What is Derby?

Derby is web framework for Node.

Who are the primary creators behind Derby?

Nate Smith (an ex-Googler) and Brian Noguchi are the core developers of the framework, and the founders of the stealth startup Lever.

What are the main features provided by Derby?

It features a data synchronisation library called Racer that synchronises data between browsers, servers, and the database. This is one of the few libraries to truly realise the goal of running the same code on clients and servers. This data synchronisation layer is far from simple — it even includes features to help resolve conflicts. Derby isn’t just a solution for data syncing, however. It also renders templates, and handles view bindings. Derby uses a single page application structure, so the same routes are used on both the client and the server.

The motivation behind Derby is to offer flexibility while removing the requirement for what the authors call “glue code”. If you’ve ever worked with Express, Backbone, jQuery, and Mongoose, you’ve probably found yourself writing a lot of the same code to bind things together between projects. As an alternative, Derby is both interesting and opinionated — it seems likely to appeal to a certain type of developer rather than for certain projects.

Derby capitalises on the relationship between WebSockets, server-side JavaScript, and data storage to make something extremely attractive to both server-side and client-side developers. Derby has addressed a complaint many people have when working with client-side technologies like Backbone, so I’d like to see how it gets used in the future.

Much like Meteor and Mojito, Derby is a client and server side JavaScript framework for building real-time applications. Its synchronization engine Racer can be used independent of Derby.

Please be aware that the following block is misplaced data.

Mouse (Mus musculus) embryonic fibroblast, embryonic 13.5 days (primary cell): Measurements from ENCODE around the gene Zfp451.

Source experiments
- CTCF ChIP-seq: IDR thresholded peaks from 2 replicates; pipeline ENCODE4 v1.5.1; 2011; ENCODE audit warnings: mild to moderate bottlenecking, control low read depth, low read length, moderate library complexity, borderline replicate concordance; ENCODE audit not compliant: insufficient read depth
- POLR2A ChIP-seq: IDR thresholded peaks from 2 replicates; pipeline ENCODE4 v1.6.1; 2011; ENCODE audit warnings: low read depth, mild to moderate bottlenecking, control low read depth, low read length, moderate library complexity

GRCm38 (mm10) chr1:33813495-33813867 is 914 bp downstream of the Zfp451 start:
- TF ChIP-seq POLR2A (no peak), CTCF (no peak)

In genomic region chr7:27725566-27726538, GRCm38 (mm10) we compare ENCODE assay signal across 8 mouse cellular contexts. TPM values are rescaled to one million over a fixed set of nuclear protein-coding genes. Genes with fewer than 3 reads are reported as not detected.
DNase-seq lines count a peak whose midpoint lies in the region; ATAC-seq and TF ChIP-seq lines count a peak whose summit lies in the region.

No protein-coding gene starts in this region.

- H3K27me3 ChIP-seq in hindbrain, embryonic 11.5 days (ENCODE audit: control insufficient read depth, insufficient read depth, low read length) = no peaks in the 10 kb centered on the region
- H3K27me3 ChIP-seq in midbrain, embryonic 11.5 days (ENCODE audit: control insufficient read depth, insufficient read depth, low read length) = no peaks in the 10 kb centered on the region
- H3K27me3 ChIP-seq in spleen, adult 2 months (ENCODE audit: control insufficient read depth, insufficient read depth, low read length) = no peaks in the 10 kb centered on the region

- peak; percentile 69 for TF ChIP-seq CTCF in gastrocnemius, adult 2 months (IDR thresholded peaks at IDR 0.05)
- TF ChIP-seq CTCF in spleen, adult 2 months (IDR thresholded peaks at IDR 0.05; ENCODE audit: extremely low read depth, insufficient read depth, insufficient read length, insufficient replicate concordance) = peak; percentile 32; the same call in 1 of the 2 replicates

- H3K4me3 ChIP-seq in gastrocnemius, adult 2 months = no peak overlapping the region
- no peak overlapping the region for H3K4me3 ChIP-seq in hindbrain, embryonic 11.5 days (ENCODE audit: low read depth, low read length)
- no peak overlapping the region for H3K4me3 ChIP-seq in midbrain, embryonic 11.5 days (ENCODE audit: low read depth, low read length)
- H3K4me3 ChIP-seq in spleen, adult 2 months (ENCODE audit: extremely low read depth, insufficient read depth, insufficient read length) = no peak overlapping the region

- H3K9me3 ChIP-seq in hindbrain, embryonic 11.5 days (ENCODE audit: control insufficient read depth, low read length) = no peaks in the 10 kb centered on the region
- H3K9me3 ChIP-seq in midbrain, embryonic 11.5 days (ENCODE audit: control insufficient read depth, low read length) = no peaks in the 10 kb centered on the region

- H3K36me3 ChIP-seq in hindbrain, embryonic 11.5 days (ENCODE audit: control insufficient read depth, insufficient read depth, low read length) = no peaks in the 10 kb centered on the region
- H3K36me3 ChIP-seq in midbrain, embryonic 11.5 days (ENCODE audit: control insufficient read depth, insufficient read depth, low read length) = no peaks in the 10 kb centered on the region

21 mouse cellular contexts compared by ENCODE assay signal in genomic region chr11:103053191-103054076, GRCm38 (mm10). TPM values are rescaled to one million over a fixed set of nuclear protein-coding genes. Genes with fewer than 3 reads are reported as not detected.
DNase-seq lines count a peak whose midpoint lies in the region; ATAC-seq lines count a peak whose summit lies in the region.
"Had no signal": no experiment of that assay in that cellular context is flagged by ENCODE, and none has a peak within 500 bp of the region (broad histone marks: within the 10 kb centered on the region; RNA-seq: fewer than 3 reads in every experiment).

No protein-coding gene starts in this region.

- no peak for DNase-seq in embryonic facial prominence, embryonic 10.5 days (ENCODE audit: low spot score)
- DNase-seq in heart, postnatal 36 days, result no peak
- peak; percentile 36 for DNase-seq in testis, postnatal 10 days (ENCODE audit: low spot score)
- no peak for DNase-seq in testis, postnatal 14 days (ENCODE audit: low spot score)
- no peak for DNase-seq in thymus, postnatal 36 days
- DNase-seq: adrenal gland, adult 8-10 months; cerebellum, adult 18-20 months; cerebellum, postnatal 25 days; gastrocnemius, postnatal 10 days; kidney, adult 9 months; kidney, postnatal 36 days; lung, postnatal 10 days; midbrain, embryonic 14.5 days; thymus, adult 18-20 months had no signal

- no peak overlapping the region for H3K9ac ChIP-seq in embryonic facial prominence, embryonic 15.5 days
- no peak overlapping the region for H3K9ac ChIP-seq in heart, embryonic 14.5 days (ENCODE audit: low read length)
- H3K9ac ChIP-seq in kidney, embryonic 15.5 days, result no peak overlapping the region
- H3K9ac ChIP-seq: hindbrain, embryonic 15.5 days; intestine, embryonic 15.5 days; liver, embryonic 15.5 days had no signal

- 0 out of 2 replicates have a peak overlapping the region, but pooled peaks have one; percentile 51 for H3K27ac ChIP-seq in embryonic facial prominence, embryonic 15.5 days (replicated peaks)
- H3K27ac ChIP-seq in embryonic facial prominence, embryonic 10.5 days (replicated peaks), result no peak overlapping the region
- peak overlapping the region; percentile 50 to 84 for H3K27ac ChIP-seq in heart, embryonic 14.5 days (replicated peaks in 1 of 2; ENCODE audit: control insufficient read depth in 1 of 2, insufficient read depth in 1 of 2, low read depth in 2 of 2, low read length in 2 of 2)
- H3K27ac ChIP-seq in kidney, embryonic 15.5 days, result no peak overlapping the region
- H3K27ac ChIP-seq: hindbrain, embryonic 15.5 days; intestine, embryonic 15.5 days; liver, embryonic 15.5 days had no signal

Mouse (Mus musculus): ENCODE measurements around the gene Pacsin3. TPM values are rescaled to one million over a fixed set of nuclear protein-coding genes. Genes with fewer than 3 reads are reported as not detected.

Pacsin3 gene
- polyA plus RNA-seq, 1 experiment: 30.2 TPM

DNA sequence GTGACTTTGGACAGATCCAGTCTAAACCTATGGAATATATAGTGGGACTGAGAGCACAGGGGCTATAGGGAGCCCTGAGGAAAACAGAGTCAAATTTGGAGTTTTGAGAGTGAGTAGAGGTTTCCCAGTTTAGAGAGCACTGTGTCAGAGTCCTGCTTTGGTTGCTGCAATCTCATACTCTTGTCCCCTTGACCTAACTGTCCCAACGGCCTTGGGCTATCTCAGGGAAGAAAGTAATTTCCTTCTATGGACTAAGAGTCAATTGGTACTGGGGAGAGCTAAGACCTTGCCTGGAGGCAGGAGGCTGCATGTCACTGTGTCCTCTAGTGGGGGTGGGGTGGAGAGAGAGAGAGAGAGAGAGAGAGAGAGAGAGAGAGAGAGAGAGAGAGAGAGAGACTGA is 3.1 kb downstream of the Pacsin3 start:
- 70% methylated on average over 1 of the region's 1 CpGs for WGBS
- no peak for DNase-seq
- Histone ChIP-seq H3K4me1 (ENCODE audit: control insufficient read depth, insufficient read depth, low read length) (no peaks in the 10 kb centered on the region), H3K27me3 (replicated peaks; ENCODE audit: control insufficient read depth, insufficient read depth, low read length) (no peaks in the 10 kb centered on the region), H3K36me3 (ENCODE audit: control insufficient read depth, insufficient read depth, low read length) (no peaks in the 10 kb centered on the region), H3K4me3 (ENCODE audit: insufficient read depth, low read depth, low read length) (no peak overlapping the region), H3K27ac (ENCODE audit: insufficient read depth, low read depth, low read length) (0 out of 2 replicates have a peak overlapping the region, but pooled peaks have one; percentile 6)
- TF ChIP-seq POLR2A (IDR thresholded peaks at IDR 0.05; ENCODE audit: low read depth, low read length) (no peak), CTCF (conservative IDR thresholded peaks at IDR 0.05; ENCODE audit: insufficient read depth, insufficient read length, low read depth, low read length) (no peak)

How is the process of creating an application compared to Rails?

Applications are created using a command-line tool, much like other popular web frameworks:

derby new dailyjs

How is the template syntax for Derby compared to mustache?

Derby’s template language may take some getting used to, but it’s very close to mustache. It also includes HTML extensions to make it easier to bind models and views without lots of client-side “glue” code:

  <div id=info>
      Mustache syntax is used for conditional blocks, except that the
      name need not be repeated in the closing tag or if-else blocks
        <!-- Leading space is removed, and trailing space is maintained -->
        ((#_showReconnect))&ndash; <a x-bind=click:connect>Reconnect</a>((/))
        Unable to reconnect &ndash; <a x-bind=click:reload>Reload</a>

What databases are used or supported by Derby / Racer?

In terms of models, Racer uses Redis for publish/subscribe and to store a journal of transactions; MongoDB is used as the data store. Racer is currently structured so that there are database adapters, so hopefully it shouldn’t be too hard to add support for more databases. It seems like the Redis dependency is more central to the design of Racer.

How does Derby compare to Meteor?

From a technical standpoint, one major difference is the way the projects handle server side JavaScript. Both projects use Node.js on the server side, but Meteor uses a library called Fibers that fundamentally changes the way Node.js applications are written. By default, Node.js uses callbacks. Fibers abstract callbacks away so that developers can use a more traditional style of programming. Fibers vs. callbacks has become a contentious argument in the Node.js community. Proponents of using Fibers instead of callbacks claim it’s much easier to code in Node.js using Fibers.

The core Node.js team claims that only a vocal minority of the community prefer Fibers. Even if that’s the case, it could be that developers who don’t like callbacks are simply being scared away from Node. On the other hand, I’m told that the fact that the callback model was essential to Node.js’ success. There have been many attempts to run JavaScript on servers since the languages introduction in 1995, but Node.js is the first one to really take off. Many of the failed server side JavaScript projects tried to shoehorn JavaScript into more traditional programming approaches, but Node.js embraced the asynchronous nature of JavaScript.

Unless otherwise stated, the content of this page is licensed under Creative Commons Attribution-ShareAlike 3.0 License